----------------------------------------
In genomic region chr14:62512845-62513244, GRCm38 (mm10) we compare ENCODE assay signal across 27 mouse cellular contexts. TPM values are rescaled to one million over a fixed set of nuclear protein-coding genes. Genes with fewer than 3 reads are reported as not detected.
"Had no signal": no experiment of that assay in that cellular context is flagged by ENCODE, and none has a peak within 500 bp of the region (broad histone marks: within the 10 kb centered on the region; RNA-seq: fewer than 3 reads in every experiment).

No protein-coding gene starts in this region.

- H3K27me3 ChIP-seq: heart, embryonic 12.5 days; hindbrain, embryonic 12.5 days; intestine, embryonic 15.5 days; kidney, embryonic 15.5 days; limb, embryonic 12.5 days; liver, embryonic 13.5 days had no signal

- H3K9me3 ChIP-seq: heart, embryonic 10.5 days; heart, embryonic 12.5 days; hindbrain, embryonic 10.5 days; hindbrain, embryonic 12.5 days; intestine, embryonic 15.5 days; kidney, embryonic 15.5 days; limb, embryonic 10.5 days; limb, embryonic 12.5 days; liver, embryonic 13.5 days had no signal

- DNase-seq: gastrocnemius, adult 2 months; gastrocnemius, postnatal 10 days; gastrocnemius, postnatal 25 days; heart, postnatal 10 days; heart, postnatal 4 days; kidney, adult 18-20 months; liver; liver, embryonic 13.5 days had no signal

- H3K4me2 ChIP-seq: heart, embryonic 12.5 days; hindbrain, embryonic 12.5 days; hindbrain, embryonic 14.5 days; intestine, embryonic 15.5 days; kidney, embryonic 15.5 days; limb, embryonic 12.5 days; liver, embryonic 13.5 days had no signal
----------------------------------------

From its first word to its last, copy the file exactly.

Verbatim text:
In genomic region chr14:62512845-62513244, GRCm38 (mm10) we compare ENCODE assay signal across 27 mouse cellular contexts. TPM values are rescaled to one million over a fixed set of nuclear protein-coding genes. Genes with fewer than 3 reads are reported as not detected.
"Had no signal": no experiment of that assay in that cellular context is flagged by ENCODE, and none has a peak within 500 bp of the region (broad histone marks: within the 10 kb centered on the region; RNA-seq: fewer than 3 reads in every experiment).

No protein-coding gene starts in this region.

- H3K27me3 ChIP-seq: heart, embryonic 12.5 days; hindbrain, embryonic 12.5 days; intestine, embryonic 15.5 days; kidney, embryonic 15.5 days; limb, embryonic 12.5 days; liver, embryonic 13.5 days had no signal

- H3K9me3 ChIP-seq: heart, embryonic 10.5 days; heart, embryonic 12.5 days; hindbrain, embryonic 10.5 days; hindbrain, embryonic 12.5 days; intestine, embryonic 15.5 days; kidney, embryonic 15.5 days; limb, embryonic 10.5 days; limb, embryonic 12.5 days; liver, embryonic 13.5 days had no signal

- DNase-seq: gastrocnemius, adult 2 months; gastrocnemius, postnatal 10 days; gastrocnemius, postnatal 25 days; heart, postnatal 10 days; heart, postnatal 4 days; kidney, adult 18-20 months; liver; liver, embryonic 13.5 days had no signal

- H3K4me2 ChIP-seq: heart, embryonic 12.5 days; hindbrain, embryonic 12.5 days; hindbrain, embryonic 14.5 days; intestine, embryonic 15.5 days; kidney, embryonic 15.5 days; limb, embryonic 12.5 days; liver, embryonic 13.5 days had no signal